I’m taking a great class online right now called Gender and Comics. It combines two hobbies of mine – being scandalized at gender stereotypes in popular culture and reading comics. I’ve always been scandalized but I came to comics somewhat late in life. For good reason, I think. I tend to favor fiction with strong female characters and triumphant story lines.

As a child, my television viewing surrounded three programs (it was four but I sent a pot flying into the screen when Mr. Rogers Neighborhood was on and that was the end of that). The Muppet Show, the Electric Company, and Wonder Woman made up the sum total of my TV experience. Everything about Wonder Woman resonated with me. Invisible jets? Magic defending bracelets? Lasso? Tiny costume? Dude, it doesn’t get any better than that. Although my mom wasn’t down with buying comics, I somehow acquired a slim volume of Twilight Zone comics and wore it thin with repeated readings. Understandably, there were no super heroes, male or female.

This week’s module is all about Wonder Woman and Ms. Marvel and I love reading them with an eye toward their gender roles and possibilites. Did you know Wonder Woman had her powers stripped by her creators sometime in the 60s which, while meant to be a feminist move (look! she’s trained in martial arts! look! she has a career! she doesn’t need superpowers!), was met with extraordinary criticism. Her powers were restored and her invisible jet set off to fly another day. I had no idea Ms. Marvel even existed although I’m irritated to find that she has a split personality – when she’s being super she has no recollection of her regular, journalist, life and when she’s at the editing desk, she has no idea she’s super. What a disappointment! To be able to fly and not know it? For shame.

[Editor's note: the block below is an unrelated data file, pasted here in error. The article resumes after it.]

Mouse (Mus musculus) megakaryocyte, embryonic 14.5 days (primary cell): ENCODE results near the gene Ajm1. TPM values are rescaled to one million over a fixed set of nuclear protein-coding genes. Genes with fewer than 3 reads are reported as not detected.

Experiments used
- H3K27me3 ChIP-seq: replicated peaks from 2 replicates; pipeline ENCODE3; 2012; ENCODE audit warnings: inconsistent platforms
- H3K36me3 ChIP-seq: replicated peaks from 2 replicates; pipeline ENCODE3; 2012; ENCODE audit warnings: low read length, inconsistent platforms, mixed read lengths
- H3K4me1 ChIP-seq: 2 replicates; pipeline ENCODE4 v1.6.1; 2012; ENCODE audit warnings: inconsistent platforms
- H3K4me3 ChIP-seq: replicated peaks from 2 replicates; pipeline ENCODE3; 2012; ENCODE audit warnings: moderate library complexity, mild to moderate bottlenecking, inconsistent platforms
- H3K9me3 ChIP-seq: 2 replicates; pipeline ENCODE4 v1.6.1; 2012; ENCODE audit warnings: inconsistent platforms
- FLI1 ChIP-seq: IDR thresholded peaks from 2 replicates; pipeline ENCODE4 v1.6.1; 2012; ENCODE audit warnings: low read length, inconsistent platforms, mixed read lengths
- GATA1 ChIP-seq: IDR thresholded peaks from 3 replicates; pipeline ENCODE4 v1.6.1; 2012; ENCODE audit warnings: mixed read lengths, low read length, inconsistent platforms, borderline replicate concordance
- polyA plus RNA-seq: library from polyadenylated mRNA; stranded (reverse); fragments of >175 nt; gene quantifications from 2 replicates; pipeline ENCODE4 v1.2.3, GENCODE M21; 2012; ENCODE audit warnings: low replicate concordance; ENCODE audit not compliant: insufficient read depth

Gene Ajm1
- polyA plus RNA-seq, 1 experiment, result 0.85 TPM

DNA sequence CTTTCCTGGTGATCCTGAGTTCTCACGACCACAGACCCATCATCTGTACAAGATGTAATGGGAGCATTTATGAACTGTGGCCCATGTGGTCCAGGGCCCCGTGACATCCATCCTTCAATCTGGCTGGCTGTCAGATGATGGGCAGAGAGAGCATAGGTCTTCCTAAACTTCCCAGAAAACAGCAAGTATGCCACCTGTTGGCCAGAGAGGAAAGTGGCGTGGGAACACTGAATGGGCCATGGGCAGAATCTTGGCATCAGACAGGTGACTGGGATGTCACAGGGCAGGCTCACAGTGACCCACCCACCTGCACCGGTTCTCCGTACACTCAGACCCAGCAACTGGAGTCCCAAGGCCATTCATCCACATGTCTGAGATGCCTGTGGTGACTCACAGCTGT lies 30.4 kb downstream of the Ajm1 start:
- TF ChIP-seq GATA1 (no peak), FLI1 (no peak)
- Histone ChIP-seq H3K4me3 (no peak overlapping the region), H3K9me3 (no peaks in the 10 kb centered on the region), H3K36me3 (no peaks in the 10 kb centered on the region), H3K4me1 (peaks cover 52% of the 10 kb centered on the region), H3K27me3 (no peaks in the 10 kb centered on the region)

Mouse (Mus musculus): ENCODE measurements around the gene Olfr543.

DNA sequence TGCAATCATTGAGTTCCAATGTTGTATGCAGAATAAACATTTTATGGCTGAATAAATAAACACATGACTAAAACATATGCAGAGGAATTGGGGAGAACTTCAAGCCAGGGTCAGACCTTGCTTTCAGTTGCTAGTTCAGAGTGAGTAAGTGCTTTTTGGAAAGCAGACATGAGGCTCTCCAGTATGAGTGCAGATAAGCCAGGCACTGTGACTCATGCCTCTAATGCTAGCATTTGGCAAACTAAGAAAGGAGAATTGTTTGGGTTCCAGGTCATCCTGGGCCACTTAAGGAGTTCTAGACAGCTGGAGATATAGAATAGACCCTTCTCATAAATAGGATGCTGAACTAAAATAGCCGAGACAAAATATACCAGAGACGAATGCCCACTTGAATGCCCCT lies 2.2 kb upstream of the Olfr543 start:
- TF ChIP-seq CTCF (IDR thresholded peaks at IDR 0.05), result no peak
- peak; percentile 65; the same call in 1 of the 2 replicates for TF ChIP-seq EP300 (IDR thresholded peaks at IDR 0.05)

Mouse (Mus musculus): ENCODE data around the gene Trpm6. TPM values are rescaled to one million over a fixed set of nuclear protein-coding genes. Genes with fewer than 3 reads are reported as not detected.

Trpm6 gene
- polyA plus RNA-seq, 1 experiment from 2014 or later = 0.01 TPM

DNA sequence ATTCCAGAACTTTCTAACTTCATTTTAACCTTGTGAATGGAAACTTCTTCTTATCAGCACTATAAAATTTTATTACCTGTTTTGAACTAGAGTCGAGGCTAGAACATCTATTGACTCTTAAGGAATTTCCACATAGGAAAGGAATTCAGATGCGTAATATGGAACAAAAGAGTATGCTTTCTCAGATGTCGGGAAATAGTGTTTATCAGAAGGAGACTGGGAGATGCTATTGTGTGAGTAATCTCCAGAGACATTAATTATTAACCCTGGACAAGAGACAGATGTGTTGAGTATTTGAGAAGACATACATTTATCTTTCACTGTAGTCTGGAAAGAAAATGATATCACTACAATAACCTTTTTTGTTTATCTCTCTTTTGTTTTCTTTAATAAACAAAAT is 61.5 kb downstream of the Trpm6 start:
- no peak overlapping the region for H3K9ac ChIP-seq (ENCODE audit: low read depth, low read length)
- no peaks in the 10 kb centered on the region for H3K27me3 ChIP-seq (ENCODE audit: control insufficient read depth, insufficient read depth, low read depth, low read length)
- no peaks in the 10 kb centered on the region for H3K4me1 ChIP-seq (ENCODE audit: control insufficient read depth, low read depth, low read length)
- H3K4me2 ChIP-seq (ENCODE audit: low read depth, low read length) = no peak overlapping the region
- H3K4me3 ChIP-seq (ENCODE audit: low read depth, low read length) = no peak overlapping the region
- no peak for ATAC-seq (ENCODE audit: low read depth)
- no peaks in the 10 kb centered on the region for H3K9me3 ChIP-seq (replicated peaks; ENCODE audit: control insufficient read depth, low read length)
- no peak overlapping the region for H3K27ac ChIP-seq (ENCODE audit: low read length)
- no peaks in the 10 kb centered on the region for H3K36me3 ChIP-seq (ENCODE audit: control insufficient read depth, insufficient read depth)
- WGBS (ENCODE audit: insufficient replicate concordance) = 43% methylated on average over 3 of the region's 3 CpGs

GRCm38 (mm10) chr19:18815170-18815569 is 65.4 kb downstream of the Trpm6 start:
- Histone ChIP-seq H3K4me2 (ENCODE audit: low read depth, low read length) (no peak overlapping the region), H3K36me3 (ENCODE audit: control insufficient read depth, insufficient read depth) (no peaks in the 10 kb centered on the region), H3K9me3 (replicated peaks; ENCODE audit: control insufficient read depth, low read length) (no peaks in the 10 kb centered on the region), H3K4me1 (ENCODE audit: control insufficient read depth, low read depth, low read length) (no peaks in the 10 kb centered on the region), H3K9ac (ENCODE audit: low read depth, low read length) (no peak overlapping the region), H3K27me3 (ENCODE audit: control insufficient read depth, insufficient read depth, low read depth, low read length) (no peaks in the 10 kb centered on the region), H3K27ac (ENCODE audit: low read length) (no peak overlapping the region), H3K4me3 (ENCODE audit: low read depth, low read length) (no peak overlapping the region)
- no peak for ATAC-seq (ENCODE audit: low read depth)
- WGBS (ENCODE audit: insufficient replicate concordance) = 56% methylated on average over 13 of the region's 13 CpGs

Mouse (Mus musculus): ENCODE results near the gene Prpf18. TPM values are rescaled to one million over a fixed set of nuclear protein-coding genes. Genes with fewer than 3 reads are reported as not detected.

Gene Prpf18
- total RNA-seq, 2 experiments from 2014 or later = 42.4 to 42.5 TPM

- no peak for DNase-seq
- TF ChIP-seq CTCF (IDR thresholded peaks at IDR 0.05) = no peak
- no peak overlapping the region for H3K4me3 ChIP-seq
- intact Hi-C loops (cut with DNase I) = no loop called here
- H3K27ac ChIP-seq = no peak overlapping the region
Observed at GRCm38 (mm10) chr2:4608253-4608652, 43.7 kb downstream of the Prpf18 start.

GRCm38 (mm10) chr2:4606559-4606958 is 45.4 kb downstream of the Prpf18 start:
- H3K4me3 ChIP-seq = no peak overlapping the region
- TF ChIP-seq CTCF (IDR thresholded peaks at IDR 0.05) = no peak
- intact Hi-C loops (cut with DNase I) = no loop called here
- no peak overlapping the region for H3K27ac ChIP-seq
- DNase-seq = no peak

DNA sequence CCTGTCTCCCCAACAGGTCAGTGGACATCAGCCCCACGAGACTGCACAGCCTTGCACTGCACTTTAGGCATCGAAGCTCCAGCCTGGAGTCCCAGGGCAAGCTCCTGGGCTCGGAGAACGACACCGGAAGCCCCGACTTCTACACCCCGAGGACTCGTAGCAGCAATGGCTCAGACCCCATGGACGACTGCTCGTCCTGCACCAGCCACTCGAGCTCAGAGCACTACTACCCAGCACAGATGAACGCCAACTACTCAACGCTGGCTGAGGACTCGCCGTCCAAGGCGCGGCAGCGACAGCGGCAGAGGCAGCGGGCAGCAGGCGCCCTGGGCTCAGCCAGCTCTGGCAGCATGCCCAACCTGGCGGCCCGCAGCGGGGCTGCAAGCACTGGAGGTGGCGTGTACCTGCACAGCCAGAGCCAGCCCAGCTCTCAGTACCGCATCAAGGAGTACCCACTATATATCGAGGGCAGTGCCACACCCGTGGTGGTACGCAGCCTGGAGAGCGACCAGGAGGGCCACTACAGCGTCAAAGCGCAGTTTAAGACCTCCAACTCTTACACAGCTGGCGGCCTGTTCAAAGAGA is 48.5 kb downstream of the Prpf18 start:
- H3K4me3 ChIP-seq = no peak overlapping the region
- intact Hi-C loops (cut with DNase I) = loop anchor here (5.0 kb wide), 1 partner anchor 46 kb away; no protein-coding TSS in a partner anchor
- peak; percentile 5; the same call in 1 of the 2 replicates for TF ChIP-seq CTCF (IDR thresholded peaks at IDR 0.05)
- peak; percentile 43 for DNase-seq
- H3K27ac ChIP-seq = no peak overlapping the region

And so it’s conveniently timed that PBS is airing a documentary about Wonder Woman, further fueling my class discussion and send me into the library stacks for more. There are more female superheroes (and anti-heroes) than you’d think and they bring with them a host of conversation starters about costumes, body image, strength and intelligence. I hope I can interest RR in reading when she gets older. While I try to pair every compliment on her appearance with a compliment about her strength or curiosity, it’s nice to have something to show her in print!

My best picks? My favorite series of all time (despite its occasionally problematic female portrayals for which we can blame the Brothers Grimm) is the Fables series, which follows all of the characters of childhood storytelling into the modern day world. The new Rachel Rising series features a female lead and lesbian presenting characters. Supergirl and Ms. Marvel are, well, super. And, in the graphic novel realm, I very much like the serious Fun Home by Alison Bechdel. She also writes Dykes to Watch Out For which I never got excited about but which is amazing for its age and content. And don’t forget about National Comic Book Day where you can stop into your local shop on the first Saturday of May and pick up the free comic for the year. They have kids books, too! If you want to go, there’s a handy search box to the left to find the nearest store to you.